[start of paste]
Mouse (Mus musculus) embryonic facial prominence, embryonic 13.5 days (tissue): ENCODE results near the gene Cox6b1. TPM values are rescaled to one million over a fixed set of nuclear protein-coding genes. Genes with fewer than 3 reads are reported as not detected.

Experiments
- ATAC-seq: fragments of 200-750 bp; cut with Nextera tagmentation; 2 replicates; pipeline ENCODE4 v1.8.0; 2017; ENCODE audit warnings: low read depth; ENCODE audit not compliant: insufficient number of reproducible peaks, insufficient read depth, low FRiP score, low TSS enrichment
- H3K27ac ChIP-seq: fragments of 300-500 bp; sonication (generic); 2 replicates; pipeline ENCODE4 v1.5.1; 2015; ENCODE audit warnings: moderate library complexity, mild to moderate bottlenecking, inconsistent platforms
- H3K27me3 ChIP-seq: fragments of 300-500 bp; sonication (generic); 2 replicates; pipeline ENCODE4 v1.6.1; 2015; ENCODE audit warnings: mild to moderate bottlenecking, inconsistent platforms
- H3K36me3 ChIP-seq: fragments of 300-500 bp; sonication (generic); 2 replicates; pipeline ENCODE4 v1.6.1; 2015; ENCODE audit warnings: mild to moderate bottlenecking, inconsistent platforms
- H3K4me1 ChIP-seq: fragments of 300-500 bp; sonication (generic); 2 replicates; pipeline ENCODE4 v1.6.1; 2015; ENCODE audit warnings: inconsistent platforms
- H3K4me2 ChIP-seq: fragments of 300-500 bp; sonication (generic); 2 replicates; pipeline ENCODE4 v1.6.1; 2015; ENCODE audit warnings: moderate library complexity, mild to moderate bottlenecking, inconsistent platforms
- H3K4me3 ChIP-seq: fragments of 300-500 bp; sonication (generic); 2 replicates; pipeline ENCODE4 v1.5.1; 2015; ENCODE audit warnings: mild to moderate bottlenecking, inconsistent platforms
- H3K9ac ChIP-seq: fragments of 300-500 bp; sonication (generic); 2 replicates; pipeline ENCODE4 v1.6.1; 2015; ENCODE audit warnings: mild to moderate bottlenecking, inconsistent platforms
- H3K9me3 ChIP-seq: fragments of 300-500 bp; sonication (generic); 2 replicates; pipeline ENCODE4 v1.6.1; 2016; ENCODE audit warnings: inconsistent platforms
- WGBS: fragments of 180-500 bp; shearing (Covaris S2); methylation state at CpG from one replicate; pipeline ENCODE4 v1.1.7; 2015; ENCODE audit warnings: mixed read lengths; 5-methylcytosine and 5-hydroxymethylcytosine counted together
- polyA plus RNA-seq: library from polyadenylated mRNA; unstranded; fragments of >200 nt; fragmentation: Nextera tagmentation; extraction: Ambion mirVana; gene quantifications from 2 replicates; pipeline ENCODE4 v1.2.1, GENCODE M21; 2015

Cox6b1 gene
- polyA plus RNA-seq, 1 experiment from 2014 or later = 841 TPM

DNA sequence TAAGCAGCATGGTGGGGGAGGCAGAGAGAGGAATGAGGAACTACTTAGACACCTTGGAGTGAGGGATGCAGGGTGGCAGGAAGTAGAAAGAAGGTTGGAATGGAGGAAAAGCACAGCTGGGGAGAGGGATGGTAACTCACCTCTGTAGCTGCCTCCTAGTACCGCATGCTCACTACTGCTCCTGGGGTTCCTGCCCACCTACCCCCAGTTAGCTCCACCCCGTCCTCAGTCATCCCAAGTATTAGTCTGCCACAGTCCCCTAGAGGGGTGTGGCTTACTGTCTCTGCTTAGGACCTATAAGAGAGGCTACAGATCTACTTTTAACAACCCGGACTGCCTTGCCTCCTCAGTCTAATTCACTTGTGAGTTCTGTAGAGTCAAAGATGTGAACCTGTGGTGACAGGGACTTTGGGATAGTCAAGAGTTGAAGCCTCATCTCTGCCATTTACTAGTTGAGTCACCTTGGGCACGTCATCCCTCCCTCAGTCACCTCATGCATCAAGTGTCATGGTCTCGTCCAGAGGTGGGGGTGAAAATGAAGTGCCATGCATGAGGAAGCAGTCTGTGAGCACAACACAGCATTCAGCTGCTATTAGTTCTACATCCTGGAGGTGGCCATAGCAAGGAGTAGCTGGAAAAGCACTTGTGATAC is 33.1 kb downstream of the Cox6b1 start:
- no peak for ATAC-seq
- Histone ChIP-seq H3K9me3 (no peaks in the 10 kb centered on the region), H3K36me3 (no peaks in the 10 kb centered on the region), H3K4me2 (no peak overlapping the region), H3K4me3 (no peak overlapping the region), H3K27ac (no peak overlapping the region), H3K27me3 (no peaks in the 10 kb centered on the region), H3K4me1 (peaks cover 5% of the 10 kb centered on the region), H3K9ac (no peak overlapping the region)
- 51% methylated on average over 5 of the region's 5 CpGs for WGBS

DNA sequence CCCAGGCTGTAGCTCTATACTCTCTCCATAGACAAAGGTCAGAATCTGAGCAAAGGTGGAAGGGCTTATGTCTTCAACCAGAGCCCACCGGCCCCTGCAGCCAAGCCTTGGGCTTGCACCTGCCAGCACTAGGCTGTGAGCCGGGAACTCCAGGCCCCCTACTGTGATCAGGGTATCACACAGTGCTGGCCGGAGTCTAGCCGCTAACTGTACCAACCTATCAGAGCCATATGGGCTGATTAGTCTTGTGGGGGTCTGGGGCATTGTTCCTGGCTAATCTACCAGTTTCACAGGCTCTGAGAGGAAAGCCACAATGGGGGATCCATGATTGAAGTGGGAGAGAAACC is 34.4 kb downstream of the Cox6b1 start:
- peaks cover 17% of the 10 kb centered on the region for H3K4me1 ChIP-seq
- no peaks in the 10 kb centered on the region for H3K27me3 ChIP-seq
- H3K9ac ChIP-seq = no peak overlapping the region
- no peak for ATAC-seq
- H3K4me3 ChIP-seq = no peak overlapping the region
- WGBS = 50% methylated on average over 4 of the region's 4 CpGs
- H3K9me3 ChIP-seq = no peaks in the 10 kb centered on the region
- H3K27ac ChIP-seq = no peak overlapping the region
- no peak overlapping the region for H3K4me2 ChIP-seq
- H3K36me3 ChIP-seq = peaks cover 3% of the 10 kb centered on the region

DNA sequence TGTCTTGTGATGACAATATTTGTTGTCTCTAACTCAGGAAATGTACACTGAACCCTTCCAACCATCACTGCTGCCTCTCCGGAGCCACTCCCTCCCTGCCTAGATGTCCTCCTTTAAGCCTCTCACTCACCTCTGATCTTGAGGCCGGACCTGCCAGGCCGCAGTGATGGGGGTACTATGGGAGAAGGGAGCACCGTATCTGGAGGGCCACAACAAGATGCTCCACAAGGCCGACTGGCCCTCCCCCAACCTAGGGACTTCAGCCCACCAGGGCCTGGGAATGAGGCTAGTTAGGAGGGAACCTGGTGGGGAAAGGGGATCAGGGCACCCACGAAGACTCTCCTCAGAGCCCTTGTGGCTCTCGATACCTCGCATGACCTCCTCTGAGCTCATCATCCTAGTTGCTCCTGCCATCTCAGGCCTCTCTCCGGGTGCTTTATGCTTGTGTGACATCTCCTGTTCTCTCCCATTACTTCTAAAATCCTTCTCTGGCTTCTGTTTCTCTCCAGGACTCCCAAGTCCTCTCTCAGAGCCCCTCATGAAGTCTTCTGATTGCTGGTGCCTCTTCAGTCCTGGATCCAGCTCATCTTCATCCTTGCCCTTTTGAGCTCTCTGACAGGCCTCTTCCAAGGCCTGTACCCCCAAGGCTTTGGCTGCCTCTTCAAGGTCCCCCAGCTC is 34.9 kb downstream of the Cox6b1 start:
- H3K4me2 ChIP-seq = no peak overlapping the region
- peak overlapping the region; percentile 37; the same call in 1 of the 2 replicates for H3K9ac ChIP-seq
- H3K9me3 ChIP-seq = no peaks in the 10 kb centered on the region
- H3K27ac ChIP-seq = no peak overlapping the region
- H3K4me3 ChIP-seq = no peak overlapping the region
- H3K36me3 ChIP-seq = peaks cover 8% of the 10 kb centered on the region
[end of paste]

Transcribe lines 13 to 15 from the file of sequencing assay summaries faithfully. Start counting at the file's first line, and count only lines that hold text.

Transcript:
- polyA plus RNA-seq: library from polyadenylated mRNA; unstranded; fragments of >200 nt; fragmentation: Nextera tagmentation; extraction: Ambion mirVana; gene quantifications from 2 replicates; pipeline ENCODE4 v1.2.1, GENCODE M21; 2015

Cox6b1 gene
- polyA plus RNA-seq, 1 experiment from 2014 or later = 841 TPM